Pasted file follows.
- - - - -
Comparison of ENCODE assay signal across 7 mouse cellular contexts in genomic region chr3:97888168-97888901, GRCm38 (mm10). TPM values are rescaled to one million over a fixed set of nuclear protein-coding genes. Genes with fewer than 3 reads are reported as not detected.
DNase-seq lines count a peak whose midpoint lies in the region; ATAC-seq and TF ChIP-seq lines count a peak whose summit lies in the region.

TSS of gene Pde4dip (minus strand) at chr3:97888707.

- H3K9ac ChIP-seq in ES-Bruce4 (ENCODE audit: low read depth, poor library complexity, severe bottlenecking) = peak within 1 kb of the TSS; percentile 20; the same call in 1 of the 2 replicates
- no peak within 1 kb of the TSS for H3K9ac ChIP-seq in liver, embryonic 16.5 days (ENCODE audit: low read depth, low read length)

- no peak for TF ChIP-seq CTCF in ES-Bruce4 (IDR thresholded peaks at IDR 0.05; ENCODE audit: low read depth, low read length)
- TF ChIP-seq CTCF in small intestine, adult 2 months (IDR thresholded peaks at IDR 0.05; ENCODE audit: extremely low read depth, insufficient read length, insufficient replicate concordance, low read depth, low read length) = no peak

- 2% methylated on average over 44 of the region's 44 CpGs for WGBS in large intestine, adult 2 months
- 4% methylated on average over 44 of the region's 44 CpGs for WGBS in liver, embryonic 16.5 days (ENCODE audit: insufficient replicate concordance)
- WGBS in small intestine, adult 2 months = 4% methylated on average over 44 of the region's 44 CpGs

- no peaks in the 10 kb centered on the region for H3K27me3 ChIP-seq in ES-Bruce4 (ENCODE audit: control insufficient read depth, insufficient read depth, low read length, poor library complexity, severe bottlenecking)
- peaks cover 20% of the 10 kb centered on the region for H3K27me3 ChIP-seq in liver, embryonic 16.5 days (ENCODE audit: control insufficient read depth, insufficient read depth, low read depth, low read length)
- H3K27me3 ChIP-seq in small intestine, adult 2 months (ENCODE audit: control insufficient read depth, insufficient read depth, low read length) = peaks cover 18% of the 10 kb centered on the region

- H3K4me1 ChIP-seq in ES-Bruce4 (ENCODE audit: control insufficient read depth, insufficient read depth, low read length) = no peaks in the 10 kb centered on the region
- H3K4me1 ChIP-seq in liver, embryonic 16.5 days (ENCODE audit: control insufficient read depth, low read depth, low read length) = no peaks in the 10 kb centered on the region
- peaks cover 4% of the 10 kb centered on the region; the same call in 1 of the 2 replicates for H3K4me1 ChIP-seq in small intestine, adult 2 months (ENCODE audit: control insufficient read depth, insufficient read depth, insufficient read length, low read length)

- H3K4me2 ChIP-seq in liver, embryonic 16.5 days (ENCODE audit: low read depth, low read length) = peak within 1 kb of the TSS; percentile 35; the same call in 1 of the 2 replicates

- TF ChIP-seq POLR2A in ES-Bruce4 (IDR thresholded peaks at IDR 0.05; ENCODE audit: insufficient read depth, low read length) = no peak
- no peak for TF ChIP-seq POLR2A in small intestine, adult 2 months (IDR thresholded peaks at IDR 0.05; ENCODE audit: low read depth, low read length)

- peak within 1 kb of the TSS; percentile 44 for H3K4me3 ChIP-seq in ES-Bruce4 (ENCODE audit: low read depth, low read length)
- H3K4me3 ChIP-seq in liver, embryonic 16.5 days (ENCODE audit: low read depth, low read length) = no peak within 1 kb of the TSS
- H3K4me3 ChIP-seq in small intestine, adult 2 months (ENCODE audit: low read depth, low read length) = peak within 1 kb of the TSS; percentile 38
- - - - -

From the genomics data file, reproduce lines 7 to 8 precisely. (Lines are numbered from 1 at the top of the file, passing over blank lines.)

- TF ChIP-seq CTCF in small intestine, adult 2 months (IDR thresholded peaks at IDR 0.05; ENCODE audit: extremely low read depth, insufficient read length, insufficient replicate concordance, low read depth, low read length) = no peak

- 2% methylated on average over 44 of the region's 44 CpGs for WGBS in large intestine, adult 2 months